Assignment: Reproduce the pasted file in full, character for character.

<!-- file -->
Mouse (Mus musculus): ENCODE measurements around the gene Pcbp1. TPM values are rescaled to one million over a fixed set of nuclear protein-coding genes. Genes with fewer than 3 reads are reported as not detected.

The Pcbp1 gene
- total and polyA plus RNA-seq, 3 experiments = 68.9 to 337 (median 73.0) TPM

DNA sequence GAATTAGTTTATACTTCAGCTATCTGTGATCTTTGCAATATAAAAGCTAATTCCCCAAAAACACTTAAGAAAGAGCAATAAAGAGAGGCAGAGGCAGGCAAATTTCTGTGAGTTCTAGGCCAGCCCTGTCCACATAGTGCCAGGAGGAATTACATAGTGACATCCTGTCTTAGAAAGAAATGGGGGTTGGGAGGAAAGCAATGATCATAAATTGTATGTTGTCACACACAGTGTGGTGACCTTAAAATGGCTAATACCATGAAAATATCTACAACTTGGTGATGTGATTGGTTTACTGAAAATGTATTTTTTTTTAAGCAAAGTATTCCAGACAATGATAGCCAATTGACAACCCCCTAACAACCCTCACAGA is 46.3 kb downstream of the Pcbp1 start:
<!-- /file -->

Mouse (Mus musculus): ENCODE measurements around the gene Pcbp1. TPM values are rescaled to one million over a fixed set of nuclear protein-coding genes. Genes with fewer than 3 reads are reported as not detected.

The Pcbp1 gene
- total and polyA plus RNA-seq, 3 experiments = 68.9 to 337 (median 73.0) TPM

DNA sequence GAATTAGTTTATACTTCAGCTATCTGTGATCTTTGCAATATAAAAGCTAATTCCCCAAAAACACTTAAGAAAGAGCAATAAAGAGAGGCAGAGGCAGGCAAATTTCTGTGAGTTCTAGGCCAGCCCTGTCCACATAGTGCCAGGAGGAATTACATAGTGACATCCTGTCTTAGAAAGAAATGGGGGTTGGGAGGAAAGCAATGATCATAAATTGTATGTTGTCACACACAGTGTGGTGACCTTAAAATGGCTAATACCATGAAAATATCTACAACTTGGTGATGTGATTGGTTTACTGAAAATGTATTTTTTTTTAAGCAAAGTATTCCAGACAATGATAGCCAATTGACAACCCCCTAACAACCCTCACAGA is 46.3 kb downstream of the Pcbp1 start: